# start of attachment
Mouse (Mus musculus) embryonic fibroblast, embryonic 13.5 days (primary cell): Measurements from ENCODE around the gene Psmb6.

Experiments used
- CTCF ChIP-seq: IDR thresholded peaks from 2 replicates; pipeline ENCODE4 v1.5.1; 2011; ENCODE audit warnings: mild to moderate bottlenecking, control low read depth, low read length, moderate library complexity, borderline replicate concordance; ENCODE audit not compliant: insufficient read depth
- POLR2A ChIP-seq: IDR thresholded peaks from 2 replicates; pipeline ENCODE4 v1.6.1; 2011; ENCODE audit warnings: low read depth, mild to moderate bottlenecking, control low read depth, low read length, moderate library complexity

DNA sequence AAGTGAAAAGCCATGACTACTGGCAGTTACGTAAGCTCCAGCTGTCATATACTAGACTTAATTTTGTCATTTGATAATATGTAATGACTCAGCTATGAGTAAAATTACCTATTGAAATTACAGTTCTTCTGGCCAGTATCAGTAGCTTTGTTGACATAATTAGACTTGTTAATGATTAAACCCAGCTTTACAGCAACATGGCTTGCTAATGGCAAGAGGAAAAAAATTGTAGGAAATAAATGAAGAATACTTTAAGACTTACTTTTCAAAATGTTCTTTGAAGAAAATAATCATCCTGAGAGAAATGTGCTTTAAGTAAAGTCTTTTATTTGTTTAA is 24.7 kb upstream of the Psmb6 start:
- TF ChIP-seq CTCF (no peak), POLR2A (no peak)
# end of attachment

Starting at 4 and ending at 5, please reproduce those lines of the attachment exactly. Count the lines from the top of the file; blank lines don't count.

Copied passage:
- POLR2A ChIP-seq: IDR thresholded peaks from 2 replicates; pipeline ENCODE4 v1.6.1; 2011; ENCODE audit warnings: low read depth, mild to moderate bottlenecking, control low read depth, low read length, moderate library complexity

DNA sequence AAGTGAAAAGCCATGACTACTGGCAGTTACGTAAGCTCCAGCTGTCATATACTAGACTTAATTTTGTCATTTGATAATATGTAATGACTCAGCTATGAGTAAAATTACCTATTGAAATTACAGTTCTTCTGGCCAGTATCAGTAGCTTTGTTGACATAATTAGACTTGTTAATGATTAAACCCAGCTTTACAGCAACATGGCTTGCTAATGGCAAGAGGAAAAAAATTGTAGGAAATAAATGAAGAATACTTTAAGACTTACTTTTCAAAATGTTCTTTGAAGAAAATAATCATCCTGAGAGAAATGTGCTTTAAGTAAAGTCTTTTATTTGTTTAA is 24.7 kb upstream of the Psmb6 start: